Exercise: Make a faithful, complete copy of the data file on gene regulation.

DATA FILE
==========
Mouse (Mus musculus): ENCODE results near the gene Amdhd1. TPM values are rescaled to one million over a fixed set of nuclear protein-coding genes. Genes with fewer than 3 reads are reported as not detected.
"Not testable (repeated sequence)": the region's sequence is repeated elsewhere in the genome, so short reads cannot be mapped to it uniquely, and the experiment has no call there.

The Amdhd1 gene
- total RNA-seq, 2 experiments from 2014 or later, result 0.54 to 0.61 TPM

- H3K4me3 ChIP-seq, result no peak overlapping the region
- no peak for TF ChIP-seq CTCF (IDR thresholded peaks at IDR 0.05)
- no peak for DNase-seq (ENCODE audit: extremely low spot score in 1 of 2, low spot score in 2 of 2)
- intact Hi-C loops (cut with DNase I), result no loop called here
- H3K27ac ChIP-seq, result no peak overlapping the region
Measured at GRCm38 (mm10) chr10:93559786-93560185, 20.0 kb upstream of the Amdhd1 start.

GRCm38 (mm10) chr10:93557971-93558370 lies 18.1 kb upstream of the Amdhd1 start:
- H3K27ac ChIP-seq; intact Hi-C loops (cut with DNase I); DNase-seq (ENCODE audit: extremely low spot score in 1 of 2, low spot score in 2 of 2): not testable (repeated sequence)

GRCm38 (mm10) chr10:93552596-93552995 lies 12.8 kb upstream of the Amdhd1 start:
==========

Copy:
Mouse (Mus musculus): ENCODE results near the gene Amdhd1. TPM values are rescaled to one million over a fixed set of nuclear protein-coding genes. Genes with fewer than 3 reads are reported as not detected.
"Not testable (repeated sequence)": the region's sequence is repeated elsewhere in the genome, so short reads cannot be mapped to it uniquely, and the experiment has no call there.

The Amdhd1 gene
- total RNA-seq, 2 experiments from 2014 or later, result 0.54 to 0.61 TPM

- H3K4me3 ChIP-seq, result no peak overlapping the region
- no peak for TF ChIP-seq CTCF (IDR thresholded peaks at IDR 0.05)
- no peak for DNase-seq (ENCODE audit: extremely low spot score in 1 of 2, low spot score in 2 of 2)
- intact Hi-C loops (cut with DNase I), result no loop called here
- H3K27ac ChIP-seq, result no peak overlapping the region
Measured at GRCm38 (mm10) chr10:93559786-93560185, 20.0 kb upstream of the Amdhd1 start.

GRCm38 (mm10) chr10:93557971-93558370 lies 18.1 kb upstream of the Amdhd1 start:
- H3K27ac ChIP-seq; intact Hi-C loops (cut with DNase I); DNase-seq (ENCODE audit: extremely low spot score in 1 of 2, low spot score in 2 of 2): not testable (repeated sequence)

GRCm38 (mm10) chr10:93552596-93552995 lies 12.8 kb upstream of the Amdhd1 start: